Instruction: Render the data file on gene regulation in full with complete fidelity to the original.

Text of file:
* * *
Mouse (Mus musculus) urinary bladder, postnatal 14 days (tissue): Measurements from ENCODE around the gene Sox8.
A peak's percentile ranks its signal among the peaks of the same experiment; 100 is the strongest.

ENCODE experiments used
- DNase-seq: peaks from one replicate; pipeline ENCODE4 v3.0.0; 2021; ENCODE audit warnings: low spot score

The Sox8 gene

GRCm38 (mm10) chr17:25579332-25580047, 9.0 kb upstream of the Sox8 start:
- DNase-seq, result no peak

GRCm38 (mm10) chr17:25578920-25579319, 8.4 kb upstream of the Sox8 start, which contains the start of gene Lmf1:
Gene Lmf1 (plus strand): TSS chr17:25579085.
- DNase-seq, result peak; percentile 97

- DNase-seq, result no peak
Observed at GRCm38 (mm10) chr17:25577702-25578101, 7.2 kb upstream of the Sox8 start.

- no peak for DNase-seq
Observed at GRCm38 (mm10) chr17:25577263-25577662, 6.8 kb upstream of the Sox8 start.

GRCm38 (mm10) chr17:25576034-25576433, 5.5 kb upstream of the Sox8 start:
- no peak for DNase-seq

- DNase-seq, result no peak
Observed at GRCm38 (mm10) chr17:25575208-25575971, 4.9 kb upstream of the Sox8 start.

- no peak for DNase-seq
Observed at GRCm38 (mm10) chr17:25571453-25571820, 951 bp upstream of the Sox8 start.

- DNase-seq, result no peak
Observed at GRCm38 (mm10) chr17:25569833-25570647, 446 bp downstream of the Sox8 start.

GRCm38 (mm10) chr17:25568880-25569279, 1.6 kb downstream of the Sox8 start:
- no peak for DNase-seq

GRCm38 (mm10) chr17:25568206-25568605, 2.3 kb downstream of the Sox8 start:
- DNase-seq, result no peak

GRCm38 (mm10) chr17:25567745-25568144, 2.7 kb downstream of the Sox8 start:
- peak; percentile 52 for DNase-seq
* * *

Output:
Mouse (Mus musculus) urinary bladder, postnatal 14 days (tissue): Measurements from ENCODE around the gene Sox8.
A peak's percentile ranks its signal among the peaks of the same experiment; 100 is the strongest.

ENCODE experiments used
- DNase-seq: peaks from one replicate; pipeline ENCODE4 v3.0.0; 2021; ENCODE audit warnings: low spot score

The Sox8 gene

GRCm38 (mm10) chr17:25579332-25580047, 9.0 kb upstream of the Sox8 start:
- DNase-seq, result no peak

GRCm38 (mm10) chr17:25578920-25579319, 8.4 kb upstream of the Sox8 start, which contains the start of gene Lmf1:
Gene Lmf1 (plus strand): TSS chr17:25579085.
- DNase-seq, result peak; percentile 97

- DNase-seq, result no peak
Observed at GRCm38 (mm10) chr17:25577702-25578101, 7.2 kb upstream of the Sox8 start.

- no peak for DNase-seq
Observed at GRCm38 (mm10) chr17:25577263-25577662, 6.8 kb upstream of the Sox8 start.

GRCm38 (mm10) chr17:25576034-25576433, 5.5 kb upstream of the Sox8 start:
- no peak for DNase-seq

- DNase-seq, result no peak
Observed at GRCm38 (mm10) chr17:25575208-25575971, 4.9 kb upstream of the Sox8 start.

- no peak for DNase-seq
Observed at GRCm38 (mm10) chr17:25571453-25571820, 951 bp upstream of the Sox8 start.

- DNase-seq, result no peak
Observed at GRCm38 (mm10) chr17:25569833-25570647, 446 bp downstream of the Sox8 start.

GRCm38 (mm10) chr17:25568880-25569279, 1.6 kb downstream of the Sox8 start:
- no peak for DNase-seq

GRCm38 (mm10) chr17:25568206-25568605, 2.3 kb downstream of the Sox8 start:
- DNase-seq, result no peak

GRCm38 (mm10) chr17:25567745-25568144, 2.7 kb downstream of the Sox8 start:
- peak; percentile 52 for DNase-seq